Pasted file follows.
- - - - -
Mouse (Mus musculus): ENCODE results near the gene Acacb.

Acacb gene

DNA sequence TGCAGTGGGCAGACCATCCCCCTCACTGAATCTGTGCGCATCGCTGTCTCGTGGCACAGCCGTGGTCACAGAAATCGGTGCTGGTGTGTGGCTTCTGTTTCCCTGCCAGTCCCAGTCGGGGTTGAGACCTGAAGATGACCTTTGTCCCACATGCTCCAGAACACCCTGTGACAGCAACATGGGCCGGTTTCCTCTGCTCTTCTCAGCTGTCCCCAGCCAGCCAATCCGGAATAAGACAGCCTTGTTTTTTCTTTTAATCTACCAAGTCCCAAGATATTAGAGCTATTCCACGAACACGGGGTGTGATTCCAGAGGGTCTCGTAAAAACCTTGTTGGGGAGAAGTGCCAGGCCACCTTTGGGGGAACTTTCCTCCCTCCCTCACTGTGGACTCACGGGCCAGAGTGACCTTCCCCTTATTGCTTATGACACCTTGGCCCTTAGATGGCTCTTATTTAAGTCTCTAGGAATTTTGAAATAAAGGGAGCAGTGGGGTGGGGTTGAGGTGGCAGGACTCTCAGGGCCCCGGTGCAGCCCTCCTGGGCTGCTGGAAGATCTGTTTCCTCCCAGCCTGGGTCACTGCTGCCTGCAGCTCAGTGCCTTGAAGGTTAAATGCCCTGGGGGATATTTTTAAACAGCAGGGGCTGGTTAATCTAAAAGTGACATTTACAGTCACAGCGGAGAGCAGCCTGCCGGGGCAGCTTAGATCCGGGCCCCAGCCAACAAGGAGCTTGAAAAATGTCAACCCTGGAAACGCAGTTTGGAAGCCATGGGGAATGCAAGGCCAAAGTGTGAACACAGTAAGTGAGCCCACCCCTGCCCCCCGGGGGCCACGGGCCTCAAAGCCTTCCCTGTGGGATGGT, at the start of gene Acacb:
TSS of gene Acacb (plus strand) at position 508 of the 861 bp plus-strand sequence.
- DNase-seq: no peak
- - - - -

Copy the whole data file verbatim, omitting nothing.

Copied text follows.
Mouse (Mus musculus): ENCODE results near the gene Acacb.

Acacb gene

DNA sequence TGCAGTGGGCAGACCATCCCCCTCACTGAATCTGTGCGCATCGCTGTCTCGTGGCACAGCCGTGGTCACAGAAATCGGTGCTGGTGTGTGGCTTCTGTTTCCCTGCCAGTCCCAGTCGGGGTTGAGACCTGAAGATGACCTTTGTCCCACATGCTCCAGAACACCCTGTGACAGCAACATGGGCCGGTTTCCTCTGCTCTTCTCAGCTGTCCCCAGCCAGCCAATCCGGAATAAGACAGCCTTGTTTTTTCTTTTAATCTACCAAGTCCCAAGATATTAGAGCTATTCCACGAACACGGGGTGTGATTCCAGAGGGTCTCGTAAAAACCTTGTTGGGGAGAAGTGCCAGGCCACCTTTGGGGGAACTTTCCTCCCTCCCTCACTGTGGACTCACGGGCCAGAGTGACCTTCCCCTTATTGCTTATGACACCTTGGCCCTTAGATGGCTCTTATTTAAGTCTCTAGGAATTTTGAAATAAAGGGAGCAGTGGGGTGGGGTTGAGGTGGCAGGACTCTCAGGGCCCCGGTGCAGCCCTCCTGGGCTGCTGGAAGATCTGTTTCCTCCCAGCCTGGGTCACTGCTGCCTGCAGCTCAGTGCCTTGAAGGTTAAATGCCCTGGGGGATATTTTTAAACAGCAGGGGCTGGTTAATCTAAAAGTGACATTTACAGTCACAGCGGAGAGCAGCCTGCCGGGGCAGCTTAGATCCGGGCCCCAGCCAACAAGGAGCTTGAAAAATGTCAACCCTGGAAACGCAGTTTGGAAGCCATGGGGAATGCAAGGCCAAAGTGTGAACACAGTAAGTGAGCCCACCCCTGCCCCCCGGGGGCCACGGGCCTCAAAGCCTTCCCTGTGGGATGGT, at the start of gene Acacb:
TSS of gene Acacb (plus strand) at position 508 of the 861 bp plus-strand sequence.
- DNase-seq: no peak